Jyoti runs her workshop/studio in Village Sehrauli in the Amritsar district, and has turned it into what can be aptly described as a home-grown success.

"A cottage industry of sorts, which offers employment to local women, and puts the village on the world map", exclaims Adarsh Kaur Brar, a relative of Jyoti's.

Jyoti now markets her work under the brand, 'Jyoti Creations', to customers from all major North Indian cities. But, she recalls, she was mocked when she had first suggested the idea of a boutique to her husband.

‘ "A boutique in a village? na, na, na ...!" he had shaken his head,' she recalls.

However, her success has now allowed them to move to Sehrauli, after her husband had to leave a lucrative job in a tea-estate in Assam because of growing militancy by local insurgents. "OK, I was proved wrong," admits her husband, Parminder Singh Sandhu, who now enjoys tending to his farmland and doesn't interfere in her work.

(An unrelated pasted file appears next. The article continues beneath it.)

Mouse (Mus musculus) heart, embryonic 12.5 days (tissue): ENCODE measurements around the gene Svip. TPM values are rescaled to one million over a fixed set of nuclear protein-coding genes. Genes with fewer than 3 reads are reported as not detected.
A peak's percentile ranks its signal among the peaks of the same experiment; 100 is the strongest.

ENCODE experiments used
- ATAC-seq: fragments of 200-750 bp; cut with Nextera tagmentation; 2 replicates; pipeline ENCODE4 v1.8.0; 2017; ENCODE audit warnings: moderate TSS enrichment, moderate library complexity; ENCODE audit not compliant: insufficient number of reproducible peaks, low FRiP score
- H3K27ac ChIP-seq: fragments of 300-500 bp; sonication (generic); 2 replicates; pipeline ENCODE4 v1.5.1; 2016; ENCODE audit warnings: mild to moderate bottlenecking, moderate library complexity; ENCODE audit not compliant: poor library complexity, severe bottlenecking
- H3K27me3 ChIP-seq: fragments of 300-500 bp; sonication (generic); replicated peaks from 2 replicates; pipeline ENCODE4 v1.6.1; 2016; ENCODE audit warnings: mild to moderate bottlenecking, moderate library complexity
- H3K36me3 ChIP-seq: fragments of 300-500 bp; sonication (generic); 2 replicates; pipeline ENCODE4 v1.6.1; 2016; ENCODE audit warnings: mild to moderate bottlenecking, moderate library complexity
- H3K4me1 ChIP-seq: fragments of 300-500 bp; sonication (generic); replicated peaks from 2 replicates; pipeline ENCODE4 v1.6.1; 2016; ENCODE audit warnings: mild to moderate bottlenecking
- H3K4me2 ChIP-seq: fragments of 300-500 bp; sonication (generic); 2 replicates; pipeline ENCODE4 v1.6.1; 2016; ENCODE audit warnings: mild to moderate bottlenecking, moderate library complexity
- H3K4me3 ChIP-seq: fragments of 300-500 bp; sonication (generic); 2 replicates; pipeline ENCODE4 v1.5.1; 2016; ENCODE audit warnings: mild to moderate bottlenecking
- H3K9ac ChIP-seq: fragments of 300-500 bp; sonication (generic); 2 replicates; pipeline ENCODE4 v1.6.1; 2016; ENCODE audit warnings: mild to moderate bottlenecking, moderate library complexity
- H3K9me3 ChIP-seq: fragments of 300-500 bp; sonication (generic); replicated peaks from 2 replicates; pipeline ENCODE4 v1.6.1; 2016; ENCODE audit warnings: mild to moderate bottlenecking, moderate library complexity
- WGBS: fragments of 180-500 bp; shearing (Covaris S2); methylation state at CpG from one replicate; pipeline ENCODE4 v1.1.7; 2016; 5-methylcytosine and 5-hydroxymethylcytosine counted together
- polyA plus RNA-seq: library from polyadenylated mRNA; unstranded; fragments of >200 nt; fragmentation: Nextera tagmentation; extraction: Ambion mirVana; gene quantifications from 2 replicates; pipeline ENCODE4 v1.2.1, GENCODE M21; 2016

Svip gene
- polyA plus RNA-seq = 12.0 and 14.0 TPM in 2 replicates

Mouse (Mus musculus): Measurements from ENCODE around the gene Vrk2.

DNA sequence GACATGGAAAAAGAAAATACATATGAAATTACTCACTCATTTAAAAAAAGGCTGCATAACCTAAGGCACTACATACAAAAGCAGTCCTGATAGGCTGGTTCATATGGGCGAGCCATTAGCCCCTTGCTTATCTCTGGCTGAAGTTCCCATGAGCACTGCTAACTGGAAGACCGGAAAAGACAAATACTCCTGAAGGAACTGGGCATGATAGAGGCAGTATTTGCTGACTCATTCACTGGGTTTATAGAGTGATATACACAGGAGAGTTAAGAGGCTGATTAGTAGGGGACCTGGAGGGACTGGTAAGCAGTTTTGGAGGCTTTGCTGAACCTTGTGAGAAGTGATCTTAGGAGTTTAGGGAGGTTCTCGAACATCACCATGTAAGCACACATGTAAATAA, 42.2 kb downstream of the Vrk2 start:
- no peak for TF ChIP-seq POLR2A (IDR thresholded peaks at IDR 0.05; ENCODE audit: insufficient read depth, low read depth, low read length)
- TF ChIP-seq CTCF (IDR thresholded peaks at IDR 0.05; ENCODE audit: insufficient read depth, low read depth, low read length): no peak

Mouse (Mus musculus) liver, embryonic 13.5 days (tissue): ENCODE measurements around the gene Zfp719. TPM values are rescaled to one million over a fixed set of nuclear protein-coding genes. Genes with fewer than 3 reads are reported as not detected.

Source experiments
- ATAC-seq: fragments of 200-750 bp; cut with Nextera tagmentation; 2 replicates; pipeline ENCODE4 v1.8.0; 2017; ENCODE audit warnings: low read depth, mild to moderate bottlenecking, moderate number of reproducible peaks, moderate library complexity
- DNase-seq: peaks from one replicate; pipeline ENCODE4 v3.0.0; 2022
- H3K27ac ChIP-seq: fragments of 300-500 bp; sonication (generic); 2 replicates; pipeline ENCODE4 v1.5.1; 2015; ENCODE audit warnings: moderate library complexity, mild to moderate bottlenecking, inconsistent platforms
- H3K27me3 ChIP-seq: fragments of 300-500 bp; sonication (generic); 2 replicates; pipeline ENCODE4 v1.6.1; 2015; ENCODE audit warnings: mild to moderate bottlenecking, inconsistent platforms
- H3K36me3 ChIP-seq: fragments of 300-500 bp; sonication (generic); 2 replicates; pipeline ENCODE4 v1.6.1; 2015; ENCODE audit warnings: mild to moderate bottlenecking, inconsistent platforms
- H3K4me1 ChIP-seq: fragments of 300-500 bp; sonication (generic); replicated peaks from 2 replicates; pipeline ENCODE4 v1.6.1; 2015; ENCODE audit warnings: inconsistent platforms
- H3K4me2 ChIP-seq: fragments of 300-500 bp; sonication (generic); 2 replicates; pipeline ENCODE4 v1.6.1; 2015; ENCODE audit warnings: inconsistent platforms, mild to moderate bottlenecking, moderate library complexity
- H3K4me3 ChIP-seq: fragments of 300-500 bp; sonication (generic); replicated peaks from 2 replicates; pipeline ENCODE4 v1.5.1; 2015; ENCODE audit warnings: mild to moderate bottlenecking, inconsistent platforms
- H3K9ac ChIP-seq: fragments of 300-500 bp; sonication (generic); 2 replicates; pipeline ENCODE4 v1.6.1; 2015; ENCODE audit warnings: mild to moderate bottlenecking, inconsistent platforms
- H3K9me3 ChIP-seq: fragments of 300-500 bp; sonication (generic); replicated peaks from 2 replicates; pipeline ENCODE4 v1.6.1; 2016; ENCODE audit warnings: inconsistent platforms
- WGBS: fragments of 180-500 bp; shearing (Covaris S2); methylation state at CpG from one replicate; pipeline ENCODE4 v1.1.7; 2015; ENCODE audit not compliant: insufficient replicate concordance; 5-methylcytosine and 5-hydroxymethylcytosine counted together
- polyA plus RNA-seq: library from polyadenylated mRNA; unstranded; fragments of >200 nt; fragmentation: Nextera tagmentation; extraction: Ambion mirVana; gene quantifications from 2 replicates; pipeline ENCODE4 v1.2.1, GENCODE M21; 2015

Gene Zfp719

Each of the two women, in her own style, just picks up the brush and paints free-style, using different kinds of fabric, be it cotton, linen or silk. Other village women who work in their studios carefully do the needle-work and sew on sippis (shells) and beads to add glamour to the garments.

"I mostly paint orchids, roses, chrysanthemums, irises or whatever comes to my mind", says Soumindra, who charges anywhere between Rs. 2000 and 5000 for a set of salwar-kameez. [Roughly, US$ 1.00 equals Rs. 44.00.]

"Nature is the best catalogue; how can anybody get tired of flowers?" she exclaims, when asked where she gets her designs. "I use vegetable dyes," she adds, as we stand next to a wooden frame. "I spread the garment on the frame, clip it down to keep it firm, and paint free-hand".